While the media has focused attention on the dramatic and tragic stories of bullying -- especially those reported by LGBT teens -- the everyday tormented kid suffers under the radar. Desperate to make it stop, some go to great lengths to alter their appearance. Girls start extreme diets, boys try buffing up. Others beg for cosmetic surgery -- rhinoplasty, otoplasty, chin implants, breast reduction and breast enhancements -- anything to fit in. Parents who support these procedures often do so ambivalently, conflicted not only about altering their child's appearance, but about the message it sends to the bullies. Shouldn't we focus on changing bullying behavior, not the physical features of its victims?
Let's not forget that we live in a culture that promotes a narrow standard for attractiveness -- standards that are reinforced by the imagery our kids see on TV, film and online. Digitally altered faces and bodies -- beautiful yet, unrealistic -- become imprinted in their minds as normative. Anyone outside the bell curve is a potential victim of bullying.
While educators are working to make schools safe for all children, isn't it time to broaden those efforts to include those victimized for their divergent physical features? Don't they deserve support as much for their variable sizes and shapes, as they do their race, religion or sexual preference? What about educating kids about 'authentic beauty' versus media-driven distortions that foster unrealistic expectations, body-image problems and low self esteem?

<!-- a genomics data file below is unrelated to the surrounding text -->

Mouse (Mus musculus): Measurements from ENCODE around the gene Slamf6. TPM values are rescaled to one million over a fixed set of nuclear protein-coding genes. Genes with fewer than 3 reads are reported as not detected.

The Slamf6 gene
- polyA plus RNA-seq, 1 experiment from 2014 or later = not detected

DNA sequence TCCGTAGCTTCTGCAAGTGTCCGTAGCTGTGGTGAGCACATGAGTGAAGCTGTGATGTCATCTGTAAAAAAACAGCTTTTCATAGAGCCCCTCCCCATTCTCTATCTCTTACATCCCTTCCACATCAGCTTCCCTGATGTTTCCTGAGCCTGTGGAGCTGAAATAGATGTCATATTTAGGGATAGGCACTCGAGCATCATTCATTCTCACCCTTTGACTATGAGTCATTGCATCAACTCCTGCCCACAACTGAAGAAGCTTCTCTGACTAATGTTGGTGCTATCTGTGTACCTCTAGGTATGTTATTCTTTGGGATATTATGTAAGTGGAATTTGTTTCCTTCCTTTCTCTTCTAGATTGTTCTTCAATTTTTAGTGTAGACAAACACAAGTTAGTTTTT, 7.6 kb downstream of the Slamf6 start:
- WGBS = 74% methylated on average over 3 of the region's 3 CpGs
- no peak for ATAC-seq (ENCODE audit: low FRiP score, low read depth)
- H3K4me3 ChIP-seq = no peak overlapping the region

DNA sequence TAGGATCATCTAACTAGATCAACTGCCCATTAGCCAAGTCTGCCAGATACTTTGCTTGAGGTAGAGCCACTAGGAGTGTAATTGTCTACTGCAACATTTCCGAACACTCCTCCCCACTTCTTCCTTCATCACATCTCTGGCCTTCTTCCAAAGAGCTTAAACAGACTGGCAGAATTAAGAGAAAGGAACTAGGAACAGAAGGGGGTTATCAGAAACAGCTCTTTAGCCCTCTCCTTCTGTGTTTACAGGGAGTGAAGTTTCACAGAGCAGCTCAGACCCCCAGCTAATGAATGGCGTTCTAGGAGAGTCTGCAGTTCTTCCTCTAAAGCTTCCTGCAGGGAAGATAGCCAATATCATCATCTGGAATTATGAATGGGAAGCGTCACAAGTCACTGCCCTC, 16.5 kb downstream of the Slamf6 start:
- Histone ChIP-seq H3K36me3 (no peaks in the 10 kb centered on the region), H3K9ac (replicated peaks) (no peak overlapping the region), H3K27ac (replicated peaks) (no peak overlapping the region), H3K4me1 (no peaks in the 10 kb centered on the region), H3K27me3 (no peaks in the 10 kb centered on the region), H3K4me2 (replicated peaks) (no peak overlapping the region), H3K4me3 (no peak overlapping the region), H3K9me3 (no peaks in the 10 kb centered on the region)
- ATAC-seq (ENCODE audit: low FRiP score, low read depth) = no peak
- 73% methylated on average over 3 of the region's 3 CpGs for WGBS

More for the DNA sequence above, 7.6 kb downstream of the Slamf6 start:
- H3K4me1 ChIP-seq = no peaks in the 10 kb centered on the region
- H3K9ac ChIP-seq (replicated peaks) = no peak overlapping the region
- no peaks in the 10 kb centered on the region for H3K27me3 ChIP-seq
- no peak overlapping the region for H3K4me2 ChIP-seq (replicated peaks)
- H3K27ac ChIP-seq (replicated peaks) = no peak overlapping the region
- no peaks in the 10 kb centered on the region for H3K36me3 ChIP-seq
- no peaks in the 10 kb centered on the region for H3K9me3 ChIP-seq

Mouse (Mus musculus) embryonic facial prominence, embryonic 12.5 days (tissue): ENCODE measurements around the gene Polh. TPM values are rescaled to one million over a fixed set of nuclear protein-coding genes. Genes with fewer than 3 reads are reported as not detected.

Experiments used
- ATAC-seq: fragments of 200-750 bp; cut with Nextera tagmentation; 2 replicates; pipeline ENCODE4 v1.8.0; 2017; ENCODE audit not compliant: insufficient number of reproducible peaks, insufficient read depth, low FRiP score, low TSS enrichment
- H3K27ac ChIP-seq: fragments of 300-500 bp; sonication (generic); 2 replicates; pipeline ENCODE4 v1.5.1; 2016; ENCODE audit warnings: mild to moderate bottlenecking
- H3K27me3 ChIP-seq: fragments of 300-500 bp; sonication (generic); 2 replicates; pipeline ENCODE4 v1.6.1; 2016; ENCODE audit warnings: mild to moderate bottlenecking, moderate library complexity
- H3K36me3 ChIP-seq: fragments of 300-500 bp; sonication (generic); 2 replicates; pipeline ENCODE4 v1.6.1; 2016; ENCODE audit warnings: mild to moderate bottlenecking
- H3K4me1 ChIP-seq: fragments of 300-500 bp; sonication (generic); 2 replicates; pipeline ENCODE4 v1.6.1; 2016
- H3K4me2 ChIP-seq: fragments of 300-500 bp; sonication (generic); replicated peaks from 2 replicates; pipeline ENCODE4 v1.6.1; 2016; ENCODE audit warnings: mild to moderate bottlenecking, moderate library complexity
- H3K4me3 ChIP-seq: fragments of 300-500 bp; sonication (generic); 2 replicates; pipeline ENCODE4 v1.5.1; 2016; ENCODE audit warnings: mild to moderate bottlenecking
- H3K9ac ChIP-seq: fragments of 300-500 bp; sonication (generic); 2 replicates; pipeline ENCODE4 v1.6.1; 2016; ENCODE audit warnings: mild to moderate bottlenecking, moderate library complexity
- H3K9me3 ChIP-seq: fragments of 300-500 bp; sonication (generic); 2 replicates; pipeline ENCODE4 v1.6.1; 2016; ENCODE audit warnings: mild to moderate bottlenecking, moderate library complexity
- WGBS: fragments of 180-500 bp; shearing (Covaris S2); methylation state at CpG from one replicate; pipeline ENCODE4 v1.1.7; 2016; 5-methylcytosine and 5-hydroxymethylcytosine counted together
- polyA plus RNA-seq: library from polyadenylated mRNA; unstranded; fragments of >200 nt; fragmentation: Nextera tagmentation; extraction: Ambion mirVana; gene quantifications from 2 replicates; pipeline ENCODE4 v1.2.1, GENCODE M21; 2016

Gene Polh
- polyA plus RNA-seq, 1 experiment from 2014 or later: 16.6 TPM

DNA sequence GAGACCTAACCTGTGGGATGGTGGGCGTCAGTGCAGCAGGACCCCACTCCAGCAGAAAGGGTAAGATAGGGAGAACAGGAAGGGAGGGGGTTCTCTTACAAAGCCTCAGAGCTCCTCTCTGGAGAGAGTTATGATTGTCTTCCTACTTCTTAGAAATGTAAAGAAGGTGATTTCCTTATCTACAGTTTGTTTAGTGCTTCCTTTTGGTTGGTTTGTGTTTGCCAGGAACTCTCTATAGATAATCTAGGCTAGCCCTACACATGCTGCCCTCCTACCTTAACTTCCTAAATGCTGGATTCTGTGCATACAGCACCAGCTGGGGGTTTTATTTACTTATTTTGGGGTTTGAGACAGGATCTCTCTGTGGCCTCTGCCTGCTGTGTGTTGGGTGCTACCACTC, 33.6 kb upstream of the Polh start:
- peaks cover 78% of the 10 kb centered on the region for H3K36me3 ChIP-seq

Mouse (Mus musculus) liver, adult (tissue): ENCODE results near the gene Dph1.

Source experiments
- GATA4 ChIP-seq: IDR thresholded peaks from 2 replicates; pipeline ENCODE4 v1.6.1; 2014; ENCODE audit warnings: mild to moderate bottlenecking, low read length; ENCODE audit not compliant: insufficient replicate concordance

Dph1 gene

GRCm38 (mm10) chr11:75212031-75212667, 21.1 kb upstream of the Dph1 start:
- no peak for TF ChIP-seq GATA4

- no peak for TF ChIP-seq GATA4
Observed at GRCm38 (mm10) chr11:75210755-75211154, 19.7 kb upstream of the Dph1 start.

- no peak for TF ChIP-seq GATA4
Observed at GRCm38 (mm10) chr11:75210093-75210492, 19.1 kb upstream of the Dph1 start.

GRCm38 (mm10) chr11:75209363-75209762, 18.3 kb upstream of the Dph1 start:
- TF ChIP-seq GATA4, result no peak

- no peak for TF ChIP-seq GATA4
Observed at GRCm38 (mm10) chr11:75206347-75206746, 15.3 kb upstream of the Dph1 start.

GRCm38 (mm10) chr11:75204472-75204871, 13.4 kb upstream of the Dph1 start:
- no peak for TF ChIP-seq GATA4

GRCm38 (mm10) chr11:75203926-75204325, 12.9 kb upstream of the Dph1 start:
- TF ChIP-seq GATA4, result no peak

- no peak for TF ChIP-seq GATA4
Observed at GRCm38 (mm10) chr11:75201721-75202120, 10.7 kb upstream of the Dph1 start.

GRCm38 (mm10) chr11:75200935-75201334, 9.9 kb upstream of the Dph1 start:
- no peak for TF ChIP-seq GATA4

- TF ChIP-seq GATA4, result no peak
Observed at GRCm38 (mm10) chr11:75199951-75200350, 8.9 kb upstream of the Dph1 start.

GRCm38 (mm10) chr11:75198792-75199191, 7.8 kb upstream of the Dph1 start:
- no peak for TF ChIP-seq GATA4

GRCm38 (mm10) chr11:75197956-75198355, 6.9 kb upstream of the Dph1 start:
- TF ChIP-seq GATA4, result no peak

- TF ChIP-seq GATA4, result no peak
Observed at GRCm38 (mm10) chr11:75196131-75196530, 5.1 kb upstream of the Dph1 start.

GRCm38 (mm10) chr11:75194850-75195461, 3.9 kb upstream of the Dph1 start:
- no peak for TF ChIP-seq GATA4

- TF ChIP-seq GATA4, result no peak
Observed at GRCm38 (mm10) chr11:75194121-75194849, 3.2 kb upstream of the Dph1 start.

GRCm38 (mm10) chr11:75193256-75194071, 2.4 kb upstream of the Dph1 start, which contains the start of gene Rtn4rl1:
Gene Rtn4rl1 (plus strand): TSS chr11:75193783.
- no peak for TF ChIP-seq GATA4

Jamie's principal was proactive in reinforcing the zero tolerance policy at his school. She met with his teachers and held an assembly to discuss bullying with other students. A new aide was placed on the bus, and for a while, the taunting stopped. But Jamie said he still hated how he looked, felt he would never fit in and convinced his mom to home-school him. After too many absences and C's on his report card, she ultimately agreed.
Sadly, Jamie is among a growing number of victims who suffer the long-term impact of being bullied. The voices that taunt them throughout childhood become the very ones they hear in their own heads years later. You'd be surprised how often the cruelties of middle-school come back to haunt us in middle age.
What can be done? As parents, we can teach our children to treat all people with respect and kindness. Such behavior begins right at home. They need to know that norms depend upon context -- varying from one family to another, one culture to another -- and are not based on the air-brushed ideals promoted by the media. Most important, remind your children that human beings everywhere are interesting and memorable because of -- not in spite of -- their unique, real features and encourage them to feel proud of theirs. With these tools, they'll have the confidence to fend off bullies who pick on them (or others) about their appearance -- now and for the rest of their lives.
What advice would you give to a child who is teased about their appearance?
Vivian Diller, Ph.D. is a psychologist in private practice in New York City. She serves as a media expert on various psychological topics including parenting, relationships and aging. She is a consultant to companies promoting health, beauty and cosmetic products. Her book, "Face It: What Women Really Feel As Their Looks Change" (2010), edited by Michele Willens, is a psychological guide to help women deal with the emotions brought on by their changing appearances.